NB: The following contains spoilers for The Terminator.
If a film endures for any length of time beyond its initial burst of popularity, one of the likely reasons is because of the craft and attention to detail put into it by its makers.
The Terminator, originally released in 1984, remains a genre classic for precisely this reason: a low-budget film that combines elements of sci-fi and slasher horror, it is, in essence, a pure b-movie – the kind of fodder that draws crowds and then vanishes from memory a few weeks later. Yet writer-director James Cameron made the film with such precision and care that, despite the odd rough edge here and there, it remains thrilling over 30 years later.
One of the things that The Terminator does so well, aside from the effectiveness of things like its music, cinematography and acting, is build suspense through foreshadowing. In other words, big events that pay off later in the movie are set up earlier on in subtle, clever ways.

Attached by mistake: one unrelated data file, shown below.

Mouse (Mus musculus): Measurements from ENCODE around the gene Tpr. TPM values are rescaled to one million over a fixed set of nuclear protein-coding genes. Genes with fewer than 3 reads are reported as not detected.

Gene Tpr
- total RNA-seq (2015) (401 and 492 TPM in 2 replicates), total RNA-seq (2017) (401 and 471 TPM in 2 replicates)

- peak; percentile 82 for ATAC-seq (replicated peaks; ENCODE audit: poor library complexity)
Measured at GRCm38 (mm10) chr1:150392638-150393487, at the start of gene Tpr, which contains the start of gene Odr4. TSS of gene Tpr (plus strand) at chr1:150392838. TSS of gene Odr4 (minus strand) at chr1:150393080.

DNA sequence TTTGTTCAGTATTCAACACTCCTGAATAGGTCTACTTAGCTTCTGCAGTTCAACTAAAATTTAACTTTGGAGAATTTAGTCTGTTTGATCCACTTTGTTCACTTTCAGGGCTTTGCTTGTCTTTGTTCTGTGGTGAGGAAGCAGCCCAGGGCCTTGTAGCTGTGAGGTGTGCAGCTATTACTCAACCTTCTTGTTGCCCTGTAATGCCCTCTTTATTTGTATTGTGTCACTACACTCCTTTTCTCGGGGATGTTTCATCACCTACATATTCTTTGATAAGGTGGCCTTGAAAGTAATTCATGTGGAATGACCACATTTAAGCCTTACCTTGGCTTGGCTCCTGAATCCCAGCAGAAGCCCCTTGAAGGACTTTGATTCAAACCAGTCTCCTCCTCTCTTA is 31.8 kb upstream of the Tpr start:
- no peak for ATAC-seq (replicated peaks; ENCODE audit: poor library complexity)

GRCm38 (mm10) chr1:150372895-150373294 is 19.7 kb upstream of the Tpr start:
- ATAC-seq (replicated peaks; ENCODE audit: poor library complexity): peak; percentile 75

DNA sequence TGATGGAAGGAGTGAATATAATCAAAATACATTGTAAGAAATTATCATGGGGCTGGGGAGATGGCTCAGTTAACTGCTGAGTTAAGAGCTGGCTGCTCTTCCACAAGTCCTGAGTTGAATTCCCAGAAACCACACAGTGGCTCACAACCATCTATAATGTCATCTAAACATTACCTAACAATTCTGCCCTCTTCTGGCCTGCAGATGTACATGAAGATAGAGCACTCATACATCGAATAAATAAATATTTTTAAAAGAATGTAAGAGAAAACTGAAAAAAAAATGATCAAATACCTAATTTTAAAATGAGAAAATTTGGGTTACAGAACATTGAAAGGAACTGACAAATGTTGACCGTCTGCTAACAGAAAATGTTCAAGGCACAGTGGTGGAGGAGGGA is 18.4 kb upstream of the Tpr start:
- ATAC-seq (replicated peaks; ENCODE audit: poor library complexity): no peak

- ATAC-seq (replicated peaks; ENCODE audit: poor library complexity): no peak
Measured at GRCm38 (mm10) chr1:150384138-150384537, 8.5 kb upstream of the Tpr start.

Take, for example, an early scene in an LA suburb. The Terminator (Arnold Schwarzenegger, in a star-making role) is roaming the city, hunting down everyone with the name Sarah Connor. As the cyborg’s stolen car rolls to a halt outside an average-looking house, the front tire crushes a small toy truck – foreshadowing a later action scene in which the Terminator commandeers an articulated truck during a chase.
Note, too, the little dog that yaps at the Terminator as it strides across a patchy lawn towards the house. It plants a seed for something depicted more blatantly later in the movie: although humans struggle to spot the killer cyborgs in their midst, dogs instinctively know something’s wrong, and start barking. We see proof this in a future scene where a human enclave is raided by a small army of Terminators; the dogs sniff the hands of human soldiers and don’t react. When the mutts start barking, however, it’s an early warning that the cyborgs have arrived.